Mirror’s Edge Catalyst has serious style and takes you to the Edge. The City of Glass, the supposed utopia where the game takes place, is beautiful, and colour coded for your convenience. Red is good, the colour of the runners and the player’s “runner vision”, which points out optimal routes through the city, shading items when you should be scrambling over them. Blue is bad, the colour of the KSec, the faceless guards you’ll be kicking and punching your way through as you pirouette around the city.
The City of Glass is an open world, and putting Mirror’s Edge into an open setting proves both a blessing and a curse. It’s a blessing in that you can choose your own routes, but a curse because, as the developers at DICE need to create routes that work in a variety of ways, they’re not always as tight as in the original game.
That original launched in 2008, becoming something of a cult classic but never quite the success DICE and publisher EA would have hoped. It was bright, stark and bold – a video game about free-running and balletic traversal, not pumping people full of lead. Eight years on, a follow-up finally arrives. Neither sequel nor prequel, Catalyst wipes the slate clean in the hope that now is the time Mirror’s Edge can find blockbuster success.
The biggest problem with Mirror’s Edge Catalyst is how, in its jump to an open world, it has contracted a serious case of the Ubisofts. DICE clearly thought, what with all the extra space afforded to them, that Catalyst needed a healthy sprinkling of collectibles and upgrades. Most of Faith’s abilities from the original game, like the roll to land safely or the ability to turn 180 while wall-running have been stripped from her so they can be sold back to the player (with in-game experience points I should add) as upgrades. Then there are items like the grappling hook, which offers new routes and new options, but make it harder to “read” the correct path as you’re dashing around the city.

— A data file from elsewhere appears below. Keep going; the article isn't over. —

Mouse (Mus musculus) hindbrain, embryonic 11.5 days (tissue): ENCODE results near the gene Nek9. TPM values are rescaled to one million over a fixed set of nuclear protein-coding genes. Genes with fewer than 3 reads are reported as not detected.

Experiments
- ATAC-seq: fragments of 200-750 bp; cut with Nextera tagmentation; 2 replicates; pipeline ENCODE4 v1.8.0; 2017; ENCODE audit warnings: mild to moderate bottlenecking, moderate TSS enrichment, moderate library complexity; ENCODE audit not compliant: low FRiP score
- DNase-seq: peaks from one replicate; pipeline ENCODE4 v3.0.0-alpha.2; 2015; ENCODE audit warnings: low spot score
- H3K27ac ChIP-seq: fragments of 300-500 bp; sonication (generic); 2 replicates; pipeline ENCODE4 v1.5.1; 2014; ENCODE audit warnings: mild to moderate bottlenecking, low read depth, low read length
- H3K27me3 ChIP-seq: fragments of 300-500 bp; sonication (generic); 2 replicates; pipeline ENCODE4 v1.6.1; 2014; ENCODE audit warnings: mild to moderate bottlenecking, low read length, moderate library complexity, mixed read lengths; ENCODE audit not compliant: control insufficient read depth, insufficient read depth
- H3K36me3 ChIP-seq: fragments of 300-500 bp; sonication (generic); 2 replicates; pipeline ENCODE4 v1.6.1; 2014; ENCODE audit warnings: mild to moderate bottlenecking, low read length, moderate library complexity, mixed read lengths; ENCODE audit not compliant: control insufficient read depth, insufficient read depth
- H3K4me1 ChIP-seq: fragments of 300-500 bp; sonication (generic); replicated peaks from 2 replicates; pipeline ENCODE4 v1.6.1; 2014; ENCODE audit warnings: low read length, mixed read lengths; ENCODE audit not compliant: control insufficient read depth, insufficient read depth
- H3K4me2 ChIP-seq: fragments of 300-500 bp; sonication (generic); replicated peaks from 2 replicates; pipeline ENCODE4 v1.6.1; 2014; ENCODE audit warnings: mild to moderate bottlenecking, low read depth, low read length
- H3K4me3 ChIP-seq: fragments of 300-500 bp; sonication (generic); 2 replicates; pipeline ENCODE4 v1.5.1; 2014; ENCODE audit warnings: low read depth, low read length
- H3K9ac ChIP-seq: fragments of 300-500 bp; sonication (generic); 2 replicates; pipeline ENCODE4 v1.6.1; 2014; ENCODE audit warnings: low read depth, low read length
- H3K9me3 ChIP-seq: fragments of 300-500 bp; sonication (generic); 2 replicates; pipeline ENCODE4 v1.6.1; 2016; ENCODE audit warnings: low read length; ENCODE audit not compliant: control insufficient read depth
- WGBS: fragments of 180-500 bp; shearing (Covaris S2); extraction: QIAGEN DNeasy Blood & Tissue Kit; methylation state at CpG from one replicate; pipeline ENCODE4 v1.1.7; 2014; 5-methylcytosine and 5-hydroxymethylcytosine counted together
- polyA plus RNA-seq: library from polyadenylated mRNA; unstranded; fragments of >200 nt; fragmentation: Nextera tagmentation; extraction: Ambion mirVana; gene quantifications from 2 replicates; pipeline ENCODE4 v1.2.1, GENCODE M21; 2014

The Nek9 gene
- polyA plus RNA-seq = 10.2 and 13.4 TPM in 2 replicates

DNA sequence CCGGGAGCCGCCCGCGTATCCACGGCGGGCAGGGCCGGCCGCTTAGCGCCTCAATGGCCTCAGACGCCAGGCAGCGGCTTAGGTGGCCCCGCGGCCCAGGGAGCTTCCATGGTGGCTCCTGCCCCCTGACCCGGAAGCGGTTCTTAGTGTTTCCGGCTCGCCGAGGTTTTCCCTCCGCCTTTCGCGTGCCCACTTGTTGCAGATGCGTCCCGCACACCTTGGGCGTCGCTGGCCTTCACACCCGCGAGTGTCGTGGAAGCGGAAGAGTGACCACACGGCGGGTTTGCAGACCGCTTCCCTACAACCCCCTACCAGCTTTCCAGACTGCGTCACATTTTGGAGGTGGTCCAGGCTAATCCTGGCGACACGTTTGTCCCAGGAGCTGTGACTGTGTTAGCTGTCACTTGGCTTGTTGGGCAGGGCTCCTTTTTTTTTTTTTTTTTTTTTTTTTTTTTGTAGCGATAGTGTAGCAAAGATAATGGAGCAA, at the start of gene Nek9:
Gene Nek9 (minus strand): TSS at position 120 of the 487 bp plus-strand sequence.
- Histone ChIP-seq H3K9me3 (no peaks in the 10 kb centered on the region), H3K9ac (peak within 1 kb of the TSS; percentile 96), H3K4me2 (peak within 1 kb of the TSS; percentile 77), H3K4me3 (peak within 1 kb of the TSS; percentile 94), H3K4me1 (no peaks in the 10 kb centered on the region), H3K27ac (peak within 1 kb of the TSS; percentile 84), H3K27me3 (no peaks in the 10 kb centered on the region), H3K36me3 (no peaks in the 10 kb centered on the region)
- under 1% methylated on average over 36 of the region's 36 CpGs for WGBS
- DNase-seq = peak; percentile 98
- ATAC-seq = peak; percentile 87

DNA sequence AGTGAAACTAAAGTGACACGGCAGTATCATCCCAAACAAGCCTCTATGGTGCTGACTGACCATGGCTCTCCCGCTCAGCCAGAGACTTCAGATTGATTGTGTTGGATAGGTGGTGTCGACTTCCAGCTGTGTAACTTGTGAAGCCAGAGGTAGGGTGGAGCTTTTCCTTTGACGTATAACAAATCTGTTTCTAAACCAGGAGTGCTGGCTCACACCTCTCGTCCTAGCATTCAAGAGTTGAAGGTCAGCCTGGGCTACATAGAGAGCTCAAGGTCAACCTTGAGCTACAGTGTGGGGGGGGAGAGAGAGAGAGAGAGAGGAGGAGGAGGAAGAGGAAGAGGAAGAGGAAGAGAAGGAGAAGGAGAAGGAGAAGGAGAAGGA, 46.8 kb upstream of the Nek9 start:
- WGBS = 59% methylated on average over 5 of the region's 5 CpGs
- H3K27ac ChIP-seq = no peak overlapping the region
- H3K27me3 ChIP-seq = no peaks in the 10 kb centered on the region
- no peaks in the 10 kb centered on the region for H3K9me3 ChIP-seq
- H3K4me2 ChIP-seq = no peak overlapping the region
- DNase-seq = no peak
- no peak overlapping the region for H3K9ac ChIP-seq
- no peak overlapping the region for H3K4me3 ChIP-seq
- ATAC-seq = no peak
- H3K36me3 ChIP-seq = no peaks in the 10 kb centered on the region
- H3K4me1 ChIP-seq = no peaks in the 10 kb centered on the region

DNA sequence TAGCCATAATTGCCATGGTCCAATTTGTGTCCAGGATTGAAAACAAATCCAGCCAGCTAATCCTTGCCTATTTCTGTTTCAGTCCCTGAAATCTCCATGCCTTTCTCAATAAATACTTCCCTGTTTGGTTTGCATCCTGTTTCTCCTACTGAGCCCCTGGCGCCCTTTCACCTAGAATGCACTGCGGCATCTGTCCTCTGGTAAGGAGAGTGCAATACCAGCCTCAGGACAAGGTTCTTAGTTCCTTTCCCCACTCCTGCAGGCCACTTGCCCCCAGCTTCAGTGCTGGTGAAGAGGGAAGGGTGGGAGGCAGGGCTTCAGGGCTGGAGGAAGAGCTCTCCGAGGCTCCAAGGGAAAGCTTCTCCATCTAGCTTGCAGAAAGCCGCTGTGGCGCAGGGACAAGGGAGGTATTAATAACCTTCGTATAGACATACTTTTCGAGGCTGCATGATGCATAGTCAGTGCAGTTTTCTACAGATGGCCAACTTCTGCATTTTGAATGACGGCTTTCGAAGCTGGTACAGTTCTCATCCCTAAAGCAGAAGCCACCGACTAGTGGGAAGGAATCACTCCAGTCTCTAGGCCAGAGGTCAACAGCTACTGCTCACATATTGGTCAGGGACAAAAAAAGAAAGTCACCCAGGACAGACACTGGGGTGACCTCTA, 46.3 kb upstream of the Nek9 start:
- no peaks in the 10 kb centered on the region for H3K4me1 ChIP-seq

It’s a shame, because the breakneck sense of momentum from the original game is still here, it’s just that it’s hidden away behind a web of unlocks that is far too frugal if you don’t want to spend your time completing side-quests, like delivering packages and racing around rooftops, to try and keep yourself ahead of the curve. If you’re just playing the storyline, you’ll always have the bare minimum you need to succeed, but may find it a little tougher.
Much of the impact from this lack of upgrades can be felt in the combat. The player has a series of momentum attacks that do less damage but will stun the enemy enough that you can run past. Players can also kick enemies into each other to stagger them, or just straight up kick them off a building. This is controlled by mashing a button while moving in a certain direction, allowing you to sweep an enemy’s legs or hit them across the back. The combat flows much better than it did in the original, and it’s often a joy rather than a pain, but once again a frustrating amount of Faith’s moves are locked behind the upgrade system.
I find myself conflicted about Catalyst not because of the game itself, which is well put together and a lot of fun, but because of what it could have been. It’s when you stop running, the flaws of the game are most apparent.
The story feels like it belongs on the reject pile of a Hollywood studio in the mid-90s. Catalyst begins with protagonist Faith – who it seems all involved have a lot of… erm, confidence in – finishing a stint in prison. As she’s leaving she encounters a guy that doesn’t like her, but begrudgingly comes to accept her skills, a former best friend, a mysterious elderly mentor, and a long-suffering boss who only wants what’s best for her.
There’s also a particular character worth pointing out. Called Plastic, the character represents the worst depiction of the autistic spectrum I’ve ever seen in a game. She’s a mess of autism tropes mashed together for the player to chuckle at and, while at first I thought it was cool they were trying to be a bit more inclusive, I found myself, as someone on the autistic spectrum, mostly bristling at being used as a punchline.